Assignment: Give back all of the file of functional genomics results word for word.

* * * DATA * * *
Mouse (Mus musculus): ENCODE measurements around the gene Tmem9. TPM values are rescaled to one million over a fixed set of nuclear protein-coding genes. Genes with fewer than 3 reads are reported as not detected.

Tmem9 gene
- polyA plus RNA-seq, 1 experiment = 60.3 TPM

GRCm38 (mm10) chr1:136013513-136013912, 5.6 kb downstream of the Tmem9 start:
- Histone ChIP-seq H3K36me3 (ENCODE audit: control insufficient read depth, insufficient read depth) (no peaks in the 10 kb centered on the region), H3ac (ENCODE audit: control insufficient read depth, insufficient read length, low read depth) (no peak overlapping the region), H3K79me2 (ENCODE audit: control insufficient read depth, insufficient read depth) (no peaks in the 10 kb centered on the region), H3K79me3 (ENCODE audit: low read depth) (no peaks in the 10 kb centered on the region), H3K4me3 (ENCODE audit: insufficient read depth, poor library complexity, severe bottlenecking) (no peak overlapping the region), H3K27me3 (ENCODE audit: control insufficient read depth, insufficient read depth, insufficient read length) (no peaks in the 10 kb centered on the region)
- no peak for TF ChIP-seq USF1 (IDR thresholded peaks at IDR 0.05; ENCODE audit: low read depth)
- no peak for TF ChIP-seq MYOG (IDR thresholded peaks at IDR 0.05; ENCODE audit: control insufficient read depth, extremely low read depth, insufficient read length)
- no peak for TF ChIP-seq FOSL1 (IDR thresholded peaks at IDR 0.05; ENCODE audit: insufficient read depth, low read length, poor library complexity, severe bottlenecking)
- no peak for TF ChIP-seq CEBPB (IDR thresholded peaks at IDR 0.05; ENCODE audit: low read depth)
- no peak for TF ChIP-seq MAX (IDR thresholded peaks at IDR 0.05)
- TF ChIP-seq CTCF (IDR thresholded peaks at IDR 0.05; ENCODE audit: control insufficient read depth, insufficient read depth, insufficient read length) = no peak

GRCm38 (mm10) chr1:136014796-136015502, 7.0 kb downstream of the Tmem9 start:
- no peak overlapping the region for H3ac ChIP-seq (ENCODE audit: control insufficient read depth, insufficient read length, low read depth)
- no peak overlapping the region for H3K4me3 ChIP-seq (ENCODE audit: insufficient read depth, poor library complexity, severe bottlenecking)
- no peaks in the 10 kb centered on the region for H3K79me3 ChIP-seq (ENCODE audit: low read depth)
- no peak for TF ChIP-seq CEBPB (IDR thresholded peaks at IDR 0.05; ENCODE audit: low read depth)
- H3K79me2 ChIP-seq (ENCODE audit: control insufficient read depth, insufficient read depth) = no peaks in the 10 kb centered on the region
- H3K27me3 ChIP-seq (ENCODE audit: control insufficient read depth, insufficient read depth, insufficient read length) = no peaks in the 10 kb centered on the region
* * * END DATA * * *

Mouse (Mus musculus): ENCODE measurements around the gene Tmem9. TPM values are rescaled to one million over a fixed set of nuclear protein-coding genes. Genes with fewer than 3 reads are reported as not detected.

Tmem9 gene
- polyA plus RNA-seq, 1 experiment = 60.3 TPM

GRCm38 (mm10) chr1:136013513-136013912, 5.6 kb downstream of the Tmem9 start:
- Histone ChIP-seq H3K36me3 (ENCODE audit: control insufficient read depth, insufficient read depth) (no peaks in the 10 kb centered on the region), H3ac (ENCODE audit: control insufficient read depth, insufficient read length, low read depth) (no peak overlapping the region), H3K79me2 (ENCODE audit: control insufficient read depth, insufficient read depth) (no peaks in the 10 kb centered on the region), H3K79me3 (ENCODE audit: low read depth) (no peaks in the 10 kb centered on the region), H3K4me3 (ENCODE audit: insufficient read depth, poor library complexity, severe bottlenecking) (no peak overlapping the region), H3K27me3 (ENCODE audit: control insufficient read depth, insufficient read depth, insufficient read length) (no peaks in the 10 kb centered on the region)
- no peak for TF ChIP-seq USF1 (IDR thresholded peaks at IDR 0.05; ENCODE audit: low read depth)
- no peak for TF ChIP-seq MYOG (IDR thresholded peaks at IDR 0.05; ENCODE audit: control insufficient read depth, extremely low read depth, insufficient read length)
- no peak for TF ChIP-seq FOSL1 (IDR thresholded peaks at IDR 0.05; ENCODE audit: insufficient read depth, low read length, poor library complexity, severe bottlenecking)
- no peak for TF ChIP-seq CEBPB (IDR thresholded peaks at IDR 0.05; ENCODE audit: low read depth)
- no peak for TF ChIP-seq MAX (IDR thresholded peaks at IDR 0.05)
- TF ChIP-seq CTCF (IDR thresholded peaks at IDR 0.05; ENCODE audit: control insufficient read depth, insufficient read depth, insufficient read length) = no peak

GRCm38 (mm10) chr1:136014796-136015502, 7.0 kb downstream of the Tmem9 start:
- no peak overlapping the region for H3ac ChIP-seq (ENCODE audit: control insufficient read depth, insufficient read length, low read depth)
- no peak overlapping the region for H3K4me3 ChIP-seq (ENCODE audit: insufficient read depth, poor library complexity, severe bottlenecking)
- no peaks in the 10 kb centered on the region for H3K79me3 ChIP-seq (ENCODE audit: low read depth)
- no peak for TF ChIP-seq CEBPB (IDR thresholded peaks at IDR 0.05; ENCODE audit: low read depth)
- H3K79me2 ChIP-seq (ENCODE audit: control insufficient read depth, insufficient read depth) = no peaks in the 10 kb centered on the region
- H3K27me3 ChIP-seq (ENCODE audit: control insufficient read depth, insufficient read depth, insufficient read length) = no peaks in the 10 kb centered on the region